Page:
Going out to the garden to pick a salad for dinner is the best! And, of course, the foundation for a delicious salad is great lettuce. Iceberg lettuce is pretty blah, so I like to grow different types of Romaine in my garden.
Planting: Lettuce is a cool-weather crop, so plant it in a shady area. Space your seeds or seedlings about 1 foot apart and ¼” deep. Keep the soil moist and watch for garden pests. Learn more about growing romaine lettuce.
Recipe: When you've picked all the vegetables for your salad, top it off with some homemade croutons.
I always get carried away when planting green beans. There are so many different varieties to try! Calling them “green” beans is not completely correct--there are yellow beans and even purple beans.
Beans grow on two different types of plants. Bush beans, as you can guess, grow on a bushy plant that doesn’t need a support. They produce earlier and have a shorter harvest period. Pole beans grow on a vine, and need a trellis or some other support. They produce later but produce beans over a longer period of time.
My favorite yellow bean (sometimes called wax bean) is Gold Rush bush bean. The slender beans grow in clusters and are easy to see and pick.
Who doesn’t love a purple bean? I like Royal Burgundy bush beans because of their beautiful color and great flavor. Kids love them, and they turn green when cooked!
Planting: Beans are usually direct sowed in the garden. Pole beans will climb, so they need a pole or trellis. Bush beans are great in containers or in raised beds. Both varieties appreciate a scoop of your homemade compost mixed in with the soil when planting. Learn more about how to grow green beans.
Recipes: It's easy to have some huge harvests of beans from the garden. Here's my super easy technique for freezing green beans so you can enjoy the harvest all year long.
Fresh beets are so much better than those awful canned things we had as kids. And did you know that beets are full of fiber, potassium, folic acid, and vitamin C?
Varieties: I like this Gourmet Blend because it includes 3 different types of beets: Detroit Dark Red with deep red roots and delicious dark green tops, Chioggia with interior rings of bright pink and white, and Golden with bright yellow flesh.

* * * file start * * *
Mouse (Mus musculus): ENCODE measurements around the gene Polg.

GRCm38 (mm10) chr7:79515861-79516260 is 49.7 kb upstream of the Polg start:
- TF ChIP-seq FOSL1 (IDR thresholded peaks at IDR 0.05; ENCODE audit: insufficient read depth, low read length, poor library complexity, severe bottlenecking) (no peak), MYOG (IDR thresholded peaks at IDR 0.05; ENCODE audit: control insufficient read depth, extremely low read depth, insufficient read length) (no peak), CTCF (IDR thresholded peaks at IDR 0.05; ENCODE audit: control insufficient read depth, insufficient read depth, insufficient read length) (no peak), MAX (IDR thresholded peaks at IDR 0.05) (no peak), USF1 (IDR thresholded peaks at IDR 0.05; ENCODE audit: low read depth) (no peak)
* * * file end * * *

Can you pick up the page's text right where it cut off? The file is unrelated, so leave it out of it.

If you prefer traditional red beets, Detroit Dark Red is the way to go. Introduced in 1892, it’s the standard for what beets should be. They’re a deep crimson red, and don’t get woody if they grow too large.
Planting: Start seeds in the garden this month, and harvest in about 60 days when roots are between 1-3 inches in diameter.
We call broccoli "happy little trees" as a tribute to Bob Ross (and as an attempt to get the kids to eat it). There's nothing like the sense of accomplishment you get from growing broccoli--it's rare in home gardens.
Varieties: Broccoli Di Cicco is my favorite--it reliably produces large heads and then continues to produce smaller offshoots after the main harvest.
Have you ever seen this beautiful variety called Romanesco Broccoli? It’s so pretty, you won’t want to eat it. Romanesco is an heirloom variety with a delicious, nutty flavor and a stunning head made of many spiraling florets.
Planting: Plant your broccoli seedlings directly in the garden this month, about 18 inches apart.
Lots of folks make fun of kale because it’s in everything. Kale chips, kale smoothies, kale salad...the list goes on and on.
There’s a reason for this, though. One cup of kale contains more than your recommended daily value of vitamins K, A, and C. It also has lots of trace minerals, like copper, manganese, phosphorus, and selenium.
Varieties: I like Red Russian Kale, which you grow as a baby green. Cut the leaves after about 25 days and you’ll have tender, tasty kale. Then the plant will regrow for another harvest. Cool, right?
Planting: Set out kale plants in August and you’ll be harvesting your first crop of baby greens in late September.
Chard is great for new gardeners. It grows vigorously, provides a continuous harvest, and can even survive the winter in mild climates. Ideal, right? Except that if you’re the only person in your family who likes to eat Swiss chard, you will quickly be overrun with it. Ask me how I know.